She had fed it with her own

blood. She had spat her own

stomach into its straining

beak. She knew why it cried.

from ‘The old woman’s story’

Fiona Farrell, much loved poet, novelist and nonfiction author, began writing poems in childhood, at times in ‘wonky capitals’ with the delicious ‘thump’ of end rhyme. She discusses her evolution as poet in the terrific preface to her selected poems published last year. There were comic poems that made her class laugh, the earnest poems of high school with elevated expectations of what a poem ought to be, and the kick in the gut when, at 19, a young man laughed at the poem she showed him. She stopped writing.

It’s so difficult in 2020 to convey just how it felt to be in this world where men, past and present, stood about booming to one another like so many kākāpō on a steep hillside.

from ‘Preface’

So many other women in the 1960s through to the 1970s were writing on scraps of paper in scraps of time getting scraps of attention and rarely making it onto the hallowed ground of men, their journals, their university course material, their poetry gigs.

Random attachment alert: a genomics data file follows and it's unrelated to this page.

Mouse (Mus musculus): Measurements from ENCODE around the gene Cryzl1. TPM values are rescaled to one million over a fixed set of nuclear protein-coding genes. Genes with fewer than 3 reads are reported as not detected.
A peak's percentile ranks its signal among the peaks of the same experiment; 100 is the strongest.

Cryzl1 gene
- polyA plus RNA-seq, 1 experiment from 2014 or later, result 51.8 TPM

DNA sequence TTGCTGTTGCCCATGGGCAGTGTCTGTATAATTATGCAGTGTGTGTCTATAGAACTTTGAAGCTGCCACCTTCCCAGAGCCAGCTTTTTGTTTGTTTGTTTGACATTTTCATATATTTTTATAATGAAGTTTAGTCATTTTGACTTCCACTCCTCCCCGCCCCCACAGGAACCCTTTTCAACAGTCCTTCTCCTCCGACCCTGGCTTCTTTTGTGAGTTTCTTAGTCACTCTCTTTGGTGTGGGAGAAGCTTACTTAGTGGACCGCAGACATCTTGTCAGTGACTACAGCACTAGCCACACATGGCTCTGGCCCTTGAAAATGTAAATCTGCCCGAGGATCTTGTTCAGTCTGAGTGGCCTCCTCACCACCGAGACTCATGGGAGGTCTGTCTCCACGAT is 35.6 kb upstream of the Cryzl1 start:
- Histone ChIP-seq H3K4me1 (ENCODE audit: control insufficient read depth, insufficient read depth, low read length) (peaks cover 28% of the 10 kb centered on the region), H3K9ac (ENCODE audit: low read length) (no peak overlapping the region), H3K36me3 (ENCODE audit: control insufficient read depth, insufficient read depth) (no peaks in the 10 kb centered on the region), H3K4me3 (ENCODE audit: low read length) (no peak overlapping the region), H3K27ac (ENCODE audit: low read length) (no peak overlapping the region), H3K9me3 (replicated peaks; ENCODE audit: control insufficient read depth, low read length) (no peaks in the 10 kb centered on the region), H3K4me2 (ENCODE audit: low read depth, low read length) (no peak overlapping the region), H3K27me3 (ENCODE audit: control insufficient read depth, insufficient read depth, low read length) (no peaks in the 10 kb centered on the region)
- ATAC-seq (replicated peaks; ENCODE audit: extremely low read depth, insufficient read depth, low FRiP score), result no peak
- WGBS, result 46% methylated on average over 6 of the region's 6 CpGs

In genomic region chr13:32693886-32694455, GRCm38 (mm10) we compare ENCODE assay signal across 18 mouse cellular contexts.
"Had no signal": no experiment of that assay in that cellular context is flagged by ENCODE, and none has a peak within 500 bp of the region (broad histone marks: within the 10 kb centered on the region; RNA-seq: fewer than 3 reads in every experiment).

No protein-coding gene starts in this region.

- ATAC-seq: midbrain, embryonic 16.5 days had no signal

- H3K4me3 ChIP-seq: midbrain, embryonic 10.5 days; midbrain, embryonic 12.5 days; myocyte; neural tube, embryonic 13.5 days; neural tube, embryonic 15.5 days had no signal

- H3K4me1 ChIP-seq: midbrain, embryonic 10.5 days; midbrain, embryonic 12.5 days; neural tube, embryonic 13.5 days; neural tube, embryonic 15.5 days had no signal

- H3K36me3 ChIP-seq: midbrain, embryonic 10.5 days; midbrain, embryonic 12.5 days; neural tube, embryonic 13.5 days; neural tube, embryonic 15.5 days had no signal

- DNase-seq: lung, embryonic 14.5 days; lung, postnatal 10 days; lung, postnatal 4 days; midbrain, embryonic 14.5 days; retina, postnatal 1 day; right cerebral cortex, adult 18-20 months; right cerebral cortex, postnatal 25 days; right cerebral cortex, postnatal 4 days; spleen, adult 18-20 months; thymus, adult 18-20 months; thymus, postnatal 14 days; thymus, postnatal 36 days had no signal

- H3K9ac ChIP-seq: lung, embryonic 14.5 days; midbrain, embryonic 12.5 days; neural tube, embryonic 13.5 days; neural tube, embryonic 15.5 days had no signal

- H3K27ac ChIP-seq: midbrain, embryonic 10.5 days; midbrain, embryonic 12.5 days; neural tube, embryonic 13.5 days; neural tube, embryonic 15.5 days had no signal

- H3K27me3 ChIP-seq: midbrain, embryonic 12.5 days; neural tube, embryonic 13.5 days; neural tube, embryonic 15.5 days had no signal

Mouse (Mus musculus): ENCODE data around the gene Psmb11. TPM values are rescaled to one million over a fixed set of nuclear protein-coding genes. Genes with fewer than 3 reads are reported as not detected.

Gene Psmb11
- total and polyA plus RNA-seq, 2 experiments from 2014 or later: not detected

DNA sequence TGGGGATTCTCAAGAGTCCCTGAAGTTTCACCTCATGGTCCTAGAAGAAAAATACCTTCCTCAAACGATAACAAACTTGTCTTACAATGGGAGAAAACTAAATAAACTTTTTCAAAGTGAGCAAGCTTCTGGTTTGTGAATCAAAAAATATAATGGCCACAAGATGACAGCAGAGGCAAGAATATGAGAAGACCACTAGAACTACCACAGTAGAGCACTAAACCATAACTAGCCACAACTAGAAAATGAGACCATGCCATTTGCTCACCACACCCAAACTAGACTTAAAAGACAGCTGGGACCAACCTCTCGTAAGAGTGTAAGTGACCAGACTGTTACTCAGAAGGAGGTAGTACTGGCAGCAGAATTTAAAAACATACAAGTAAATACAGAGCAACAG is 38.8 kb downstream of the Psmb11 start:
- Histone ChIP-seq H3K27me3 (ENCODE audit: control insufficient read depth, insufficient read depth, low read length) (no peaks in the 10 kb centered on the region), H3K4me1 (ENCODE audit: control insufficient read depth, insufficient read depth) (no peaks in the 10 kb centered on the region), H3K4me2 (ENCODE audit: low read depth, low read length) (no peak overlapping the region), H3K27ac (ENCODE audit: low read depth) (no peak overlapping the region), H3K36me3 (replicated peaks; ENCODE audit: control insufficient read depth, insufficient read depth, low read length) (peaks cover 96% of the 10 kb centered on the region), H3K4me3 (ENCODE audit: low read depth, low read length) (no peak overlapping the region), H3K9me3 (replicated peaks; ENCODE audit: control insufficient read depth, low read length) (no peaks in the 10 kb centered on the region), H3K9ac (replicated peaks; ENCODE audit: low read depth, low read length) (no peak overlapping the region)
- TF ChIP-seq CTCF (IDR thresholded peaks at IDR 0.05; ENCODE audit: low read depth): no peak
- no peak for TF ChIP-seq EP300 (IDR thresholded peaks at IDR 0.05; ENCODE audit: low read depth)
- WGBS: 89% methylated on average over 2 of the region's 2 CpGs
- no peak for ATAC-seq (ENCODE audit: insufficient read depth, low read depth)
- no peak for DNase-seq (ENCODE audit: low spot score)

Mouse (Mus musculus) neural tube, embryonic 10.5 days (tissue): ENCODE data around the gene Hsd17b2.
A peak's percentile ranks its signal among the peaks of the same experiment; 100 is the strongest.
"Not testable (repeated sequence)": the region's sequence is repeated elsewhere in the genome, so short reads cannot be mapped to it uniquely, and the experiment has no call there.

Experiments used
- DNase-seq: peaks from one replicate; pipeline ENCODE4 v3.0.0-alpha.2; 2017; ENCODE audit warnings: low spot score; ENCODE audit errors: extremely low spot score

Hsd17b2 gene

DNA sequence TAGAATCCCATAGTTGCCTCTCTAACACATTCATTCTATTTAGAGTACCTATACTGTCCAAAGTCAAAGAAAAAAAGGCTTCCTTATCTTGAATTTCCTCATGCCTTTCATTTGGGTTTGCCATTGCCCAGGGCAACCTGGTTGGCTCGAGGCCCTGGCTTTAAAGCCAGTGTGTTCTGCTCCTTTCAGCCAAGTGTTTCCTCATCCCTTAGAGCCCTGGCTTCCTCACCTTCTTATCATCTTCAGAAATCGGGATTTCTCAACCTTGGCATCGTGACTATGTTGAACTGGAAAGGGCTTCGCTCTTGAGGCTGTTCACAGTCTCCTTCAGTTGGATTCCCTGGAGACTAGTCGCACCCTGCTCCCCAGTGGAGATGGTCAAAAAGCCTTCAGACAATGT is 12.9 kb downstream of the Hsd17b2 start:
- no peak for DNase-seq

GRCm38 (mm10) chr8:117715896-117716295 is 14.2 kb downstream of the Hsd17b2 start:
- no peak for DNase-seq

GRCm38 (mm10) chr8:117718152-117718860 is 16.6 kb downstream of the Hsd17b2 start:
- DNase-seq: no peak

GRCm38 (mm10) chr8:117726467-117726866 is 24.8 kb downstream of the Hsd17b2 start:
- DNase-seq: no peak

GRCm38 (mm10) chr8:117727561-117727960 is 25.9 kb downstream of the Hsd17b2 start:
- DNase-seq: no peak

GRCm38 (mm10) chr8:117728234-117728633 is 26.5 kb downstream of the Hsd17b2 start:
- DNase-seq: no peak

Today I’ve embroidered relativity

polished the Acropolis

knitted Ulysses

and baked two trayloads of cantatas

for the kindy.

Now, if the baby sleeps another hour

I’ll just about have time

to whip up some of that

Instant Immortality.

from ‘Preface’

Fiona’s ‘Preface’ echoes so many women’s voices I read in my Wild Honey travels. I think of how long it took me, along with other women, to move from hidden notebooks to going public and getting published. For Fiona it was the death of her father, and his complicated presence in her life, that started her poetry pen moving again: ‘The way the simple act of choosing words can give the illusion, however temporary, of control when emotion threatens to overwhelm’ (‘Preface’). She showed the poem to someone she shared a teacher’s college office with and took up the suggestion to get it published.